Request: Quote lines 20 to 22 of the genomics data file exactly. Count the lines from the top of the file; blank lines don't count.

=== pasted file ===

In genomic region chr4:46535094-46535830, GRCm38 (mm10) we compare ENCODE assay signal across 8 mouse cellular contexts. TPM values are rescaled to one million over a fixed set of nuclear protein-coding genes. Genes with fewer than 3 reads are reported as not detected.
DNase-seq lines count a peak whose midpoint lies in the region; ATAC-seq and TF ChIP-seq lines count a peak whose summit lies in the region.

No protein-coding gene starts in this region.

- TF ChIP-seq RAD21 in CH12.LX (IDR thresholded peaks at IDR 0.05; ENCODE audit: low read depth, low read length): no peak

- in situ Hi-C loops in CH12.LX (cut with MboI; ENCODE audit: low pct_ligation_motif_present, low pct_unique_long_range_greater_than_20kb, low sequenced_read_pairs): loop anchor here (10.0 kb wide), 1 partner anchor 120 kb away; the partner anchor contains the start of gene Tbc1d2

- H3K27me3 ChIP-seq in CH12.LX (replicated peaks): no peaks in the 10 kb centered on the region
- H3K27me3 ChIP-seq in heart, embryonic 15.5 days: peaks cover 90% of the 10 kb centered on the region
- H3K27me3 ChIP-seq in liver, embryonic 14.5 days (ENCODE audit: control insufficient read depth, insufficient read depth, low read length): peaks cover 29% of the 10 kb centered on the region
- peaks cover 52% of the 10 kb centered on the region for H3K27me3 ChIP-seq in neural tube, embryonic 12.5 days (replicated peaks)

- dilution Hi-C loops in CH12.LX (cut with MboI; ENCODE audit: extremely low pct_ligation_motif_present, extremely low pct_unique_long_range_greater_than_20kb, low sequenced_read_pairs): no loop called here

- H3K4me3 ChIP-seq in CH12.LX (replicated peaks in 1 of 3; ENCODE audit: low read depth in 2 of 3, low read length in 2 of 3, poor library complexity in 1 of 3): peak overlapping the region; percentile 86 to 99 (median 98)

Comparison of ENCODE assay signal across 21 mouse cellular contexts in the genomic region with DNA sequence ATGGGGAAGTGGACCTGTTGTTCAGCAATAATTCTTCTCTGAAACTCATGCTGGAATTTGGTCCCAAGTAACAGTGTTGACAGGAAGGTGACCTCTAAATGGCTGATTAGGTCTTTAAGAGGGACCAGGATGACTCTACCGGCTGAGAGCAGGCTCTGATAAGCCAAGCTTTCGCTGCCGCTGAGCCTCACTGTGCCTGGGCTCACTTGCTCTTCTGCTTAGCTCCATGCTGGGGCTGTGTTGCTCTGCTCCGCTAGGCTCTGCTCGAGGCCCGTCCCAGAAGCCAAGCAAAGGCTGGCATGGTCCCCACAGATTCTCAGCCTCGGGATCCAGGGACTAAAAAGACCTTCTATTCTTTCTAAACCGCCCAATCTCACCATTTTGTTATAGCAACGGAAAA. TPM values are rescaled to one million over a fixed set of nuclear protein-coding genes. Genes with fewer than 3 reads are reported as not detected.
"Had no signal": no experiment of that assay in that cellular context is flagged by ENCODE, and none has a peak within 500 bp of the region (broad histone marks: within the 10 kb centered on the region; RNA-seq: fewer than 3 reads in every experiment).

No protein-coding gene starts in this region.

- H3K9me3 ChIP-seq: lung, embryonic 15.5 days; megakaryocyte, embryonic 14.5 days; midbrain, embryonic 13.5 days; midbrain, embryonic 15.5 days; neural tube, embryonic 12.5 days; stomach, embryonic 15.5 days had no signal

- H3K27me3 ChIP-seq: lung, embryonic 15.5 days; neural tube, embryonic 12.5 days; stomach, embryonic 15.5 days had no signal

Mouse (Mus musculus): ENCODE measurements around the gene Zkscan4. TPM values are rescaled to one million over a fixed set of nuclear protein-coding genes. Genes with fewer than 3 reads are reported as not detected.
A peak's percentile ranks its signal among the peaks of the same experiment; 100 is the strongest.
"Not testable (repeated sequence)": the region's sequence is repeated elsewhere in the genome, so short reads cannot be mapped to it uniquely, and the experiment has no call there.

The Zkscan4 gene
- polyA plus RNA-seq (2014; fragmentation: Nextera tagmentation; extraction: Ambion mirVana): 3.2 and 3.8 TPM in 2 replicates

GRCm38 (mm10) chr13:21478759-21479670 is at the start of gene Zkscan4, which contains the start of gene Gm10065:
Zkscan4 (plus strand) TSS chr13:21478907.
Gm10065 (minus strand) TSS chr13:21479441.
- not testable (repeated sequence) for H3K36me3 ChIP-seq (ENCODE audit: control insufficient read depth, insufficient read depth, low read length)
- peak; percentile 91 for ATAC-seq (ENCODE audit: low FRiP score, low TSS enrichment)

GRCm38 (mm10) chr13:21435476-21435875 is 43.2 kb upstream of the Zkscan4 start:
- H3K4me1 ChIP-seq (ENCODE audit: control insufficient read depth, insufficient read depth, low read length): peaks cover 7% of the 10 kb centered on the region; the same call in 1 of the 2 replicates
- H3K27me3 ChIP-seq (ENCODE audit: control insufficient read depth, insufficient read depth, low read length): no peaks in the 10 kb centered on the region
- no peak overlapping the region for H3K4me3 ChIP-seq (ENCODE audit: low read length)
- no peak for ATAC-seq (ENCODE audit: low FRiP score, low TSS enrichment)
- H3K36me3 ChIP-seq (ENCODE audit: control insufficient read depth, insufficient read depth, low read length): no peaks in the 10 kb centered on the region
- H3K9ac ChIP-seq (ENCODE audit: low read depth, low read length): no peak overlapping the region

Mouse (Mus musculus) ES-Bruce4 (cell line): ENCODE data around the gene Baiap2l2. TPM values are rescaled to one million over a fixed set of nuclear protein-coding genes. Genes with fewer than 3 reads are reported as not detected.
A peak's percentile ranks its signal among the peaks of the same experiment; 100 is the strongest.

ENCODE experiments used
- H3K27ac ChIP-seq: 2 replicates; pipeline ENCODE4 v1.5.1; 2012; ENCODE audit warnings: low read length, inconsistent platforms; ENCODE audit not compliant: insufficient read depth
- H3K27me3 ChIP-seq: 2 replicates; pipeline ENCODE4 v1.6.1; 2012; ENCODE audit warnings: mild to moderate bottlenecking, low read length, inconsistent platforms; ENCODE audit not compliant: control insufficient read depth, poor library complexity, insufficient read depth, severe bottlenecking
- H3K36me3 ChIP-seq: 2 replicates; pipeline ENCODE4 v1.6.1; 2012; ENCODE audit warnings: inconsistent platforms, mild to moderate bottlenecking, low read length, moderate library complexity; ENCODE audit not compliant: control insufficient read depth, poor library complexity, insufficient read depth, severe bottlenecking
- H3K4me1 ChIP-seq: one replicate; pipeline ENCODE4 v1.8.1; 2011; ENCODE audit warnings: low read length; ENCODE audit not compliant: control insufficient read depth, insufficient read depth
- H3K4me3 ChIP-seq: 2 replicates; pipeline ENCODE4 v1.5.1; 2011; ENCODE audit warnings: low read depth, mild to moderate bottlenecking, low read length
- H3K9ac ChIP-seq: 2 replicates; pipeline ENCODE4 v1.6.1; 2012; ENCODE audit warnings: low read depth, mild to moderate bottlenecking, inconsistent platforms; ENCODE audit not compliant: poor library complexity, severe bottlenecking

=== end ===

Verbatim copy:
The Zkscan4 gene
- polyA plus RNA-seq (2014; fragmentation: Nextera tagmentation; extraction: Ambion mirVana): 3.2 and 3.8 TPM in 2 replicates

GRCm38 (mm10) chr13:21478759-21479670 is at the start of gene Zkscan4, which contains the start of gene Gm10065: